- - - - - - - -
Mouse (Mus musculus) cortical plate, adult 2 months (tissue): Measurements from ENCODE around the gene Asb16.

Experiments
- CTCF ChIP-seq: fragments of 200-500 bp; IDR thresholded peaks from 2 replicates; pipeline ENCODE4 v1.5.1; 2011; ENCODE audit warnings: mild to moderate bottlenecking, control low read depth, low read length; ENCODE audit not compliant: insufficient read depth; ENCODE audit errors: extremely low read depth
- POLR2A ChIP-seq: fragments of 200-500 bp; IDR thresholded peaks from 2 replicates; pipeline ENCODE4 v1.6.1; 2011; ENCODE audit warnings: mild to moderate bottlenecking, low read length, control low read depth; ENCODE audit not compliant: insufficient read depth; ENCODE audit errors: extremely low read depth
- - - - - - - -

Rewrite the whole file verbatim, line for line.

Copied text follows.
Mouse (Mus musculus) cortical plate, adult 2 months (tissue): Measurements from ENCODE around the gene Asb16.

Experiments
- CTCF ChIP-seq: fragments of 200-500 bp; IDR thresholded peaks from 2 replicates; pipeline ENCODE4 v1.5.1; 2011; ENCODE audit warnings: mild to moderate bottlenecking, control low read depth, low read length; ENCODE audit not compliant: insufficient read depth; ENCODE audit errors: extremely low read depth
- POLR2A ChIP-seq: fragments of 200-500 bp; IDR thresholded peaks from 2 replicates; pipeline ENCODE4 v1.6.1; 2011; ENCODE audit warnings: mild to moderate bottlenecking, low read length, control low read depth; ENCODE audit not compliant: insufficient read depth; ENCODE audit errors: extremely low read depth